Tuesday November 25, 2014
May 22nd, 2014
Here's a novel idea. Since president of the United States is not only the most important job in this country, but also the most powerful on the planet, doesn't it make sense to require an IQ test before anybody can run for that office? Of course, it does. And Marco Rubio should be the first.
Paul Ryan and Jeb Bush, the didactic-meets-dynastic duo, spoke last week at a Manhattan Institute gathering, providing a Mayberry-like prescription for combating poverty in this country: all it takes is more friendship and traditional marriage.
Ryan said: "The best way to turn from a vicious cycle of despair and learned helplessness to a virtuous cycle of hope and flourishing is by embracing the attributes of friendship, accountability and love."
By any normal standard, economic policy since the onset of the financial crisis has been a dismal failure. It's true that we avoided a full replay of the Great Depression. But employment has taken more than six years to claw its way back to pre-crisis levels - years when we should have been adding millions of jobs just to keep up with a rising population. Long-term unemployment is still almost three times as high as it was in 2007; young people, often burdened by college debt, face a highly uncertain future.
Reince Priebus made a joke on Sunday.
I don't know that he meant to - comedy isn't his forte - but the only way to hear one of his comments on "Meet the Press" was as a put-on. He said that Hillary Clinton wouldn't run for the presidency if "she has another month like she just had," with questions about Monica, about Benghazi, about Boko Haram, about her brain.
The more I read the news, the more it looks to me that four words are becoming obsolete and destined to be dropped from our vocabulary. And those words are "privacy," "local," "average" and "later." A lot of what drives today's news derives from the fact that privacy is over, local is over, average is over and later is over.
More than 50 years ago, CBS correspondent Edward R. Murrow revealed to America the awful conditions suffered by migrant farm laborers in "Harvest of Shame," an angry documentary that would become a classic. While conditions have improved for some of the families whose work provides our cornucopia of affordable food, there remains a special group of workers that our political system refuses to protect: the children who pick tobacco.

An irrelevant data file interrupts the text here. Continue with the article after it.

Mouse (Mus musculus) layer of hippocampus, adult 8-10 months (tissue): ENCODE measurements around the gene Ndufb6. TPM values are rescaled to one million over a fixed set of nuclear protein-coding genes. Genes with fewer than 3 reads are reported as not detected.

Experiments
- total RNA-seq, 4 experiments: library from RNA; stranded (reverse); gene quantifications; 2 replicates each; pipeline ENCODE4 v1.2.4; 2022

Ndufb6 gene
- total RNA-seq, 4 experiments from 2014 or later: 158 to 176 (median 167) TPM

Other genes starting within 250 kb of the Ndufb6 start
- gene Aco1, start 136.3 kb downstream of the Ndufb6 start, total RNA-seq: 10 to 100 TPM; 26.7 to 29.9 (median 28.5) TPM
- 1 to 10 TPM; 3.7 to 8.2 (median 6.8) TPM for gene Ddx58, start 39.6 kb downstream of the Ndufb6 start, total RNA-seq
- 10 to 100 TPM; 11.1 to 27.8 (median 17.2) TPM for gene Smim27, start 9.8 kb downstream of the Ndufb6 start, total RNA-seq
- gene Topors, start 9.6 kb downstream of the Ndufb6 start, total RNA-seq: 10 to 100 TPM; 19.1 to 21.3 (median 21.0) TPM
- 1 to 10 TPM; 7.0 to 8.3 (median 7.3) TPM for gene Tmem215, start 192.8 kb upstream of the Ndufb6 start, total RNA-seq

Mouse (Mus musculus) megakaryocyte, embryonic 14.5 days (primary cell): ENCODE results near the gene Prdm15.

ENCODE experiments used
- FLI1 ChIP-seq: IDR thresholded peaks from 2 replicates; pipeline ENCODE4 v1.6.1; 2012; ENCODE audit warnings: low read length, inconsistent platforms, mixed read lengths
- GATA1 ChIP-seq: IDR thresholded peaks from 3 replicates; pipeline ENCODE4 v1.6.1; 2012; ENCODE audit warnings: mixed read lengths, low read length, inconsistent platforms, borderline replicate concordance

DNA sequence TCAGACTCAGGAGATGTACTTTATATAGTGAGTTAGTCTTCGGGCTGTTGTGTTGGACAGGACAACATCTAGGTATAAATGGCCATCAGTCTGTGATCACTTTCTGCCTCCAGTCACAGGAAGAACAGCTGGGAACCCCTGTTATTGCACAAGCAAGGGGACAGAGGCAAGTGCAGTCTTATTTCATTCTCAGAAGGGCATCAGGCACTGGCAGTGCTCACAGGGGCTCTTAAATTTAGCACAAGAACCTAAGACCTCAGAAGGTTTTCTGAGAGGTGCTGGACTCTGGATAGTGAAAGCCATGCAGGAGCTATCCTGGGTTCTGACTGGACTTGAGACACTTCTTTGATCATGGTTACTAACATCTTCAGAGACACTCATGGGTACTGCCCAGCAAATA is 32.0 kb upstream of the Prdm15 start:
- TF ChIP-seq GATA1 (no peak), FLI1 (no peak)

Finally, an authentic scandal: incompetence and deception at the Department of Veterans Affairs. Given what we know so far, more heads need to roll -- and a criminal investigation should be launched.
Did you read about investors in Chipotle Mexican Grill rejecting the outlandish pay package the fast-food chain's two CEOs had cooked up for themselves? Stockholders overwhelmingly booed the mega-million payout, which would have come on top of the $300 million the duo have harvested in recent years.
By the way, the average starting salary at a Chipotle Mexican Grill restaurant is $21,000. And one of the CEOs, founder Steve Ells, makes 778 times the median salary at the chain.
The Right to Be Forgotten.
It sounds like the title of a classic novel about desire and memory, perhaps Marcel Proust's sequel to "Remembrance of Things Past."
It is, in fact, based on a French legal phrase, le droit à l'oubli, the "right of oblivion," which allows criminals who have paid their debt to society to object to the publication of information about their conviction and jail time.
Vermonters aren’t like the rest of us: They live in a small state with a flinty history and a legendary suspicion of outsiders.
That independent streak gained luster when 15 Vermont towns voted earlier this year to reinforce this independent tradition by approving a proposal to create a state bank.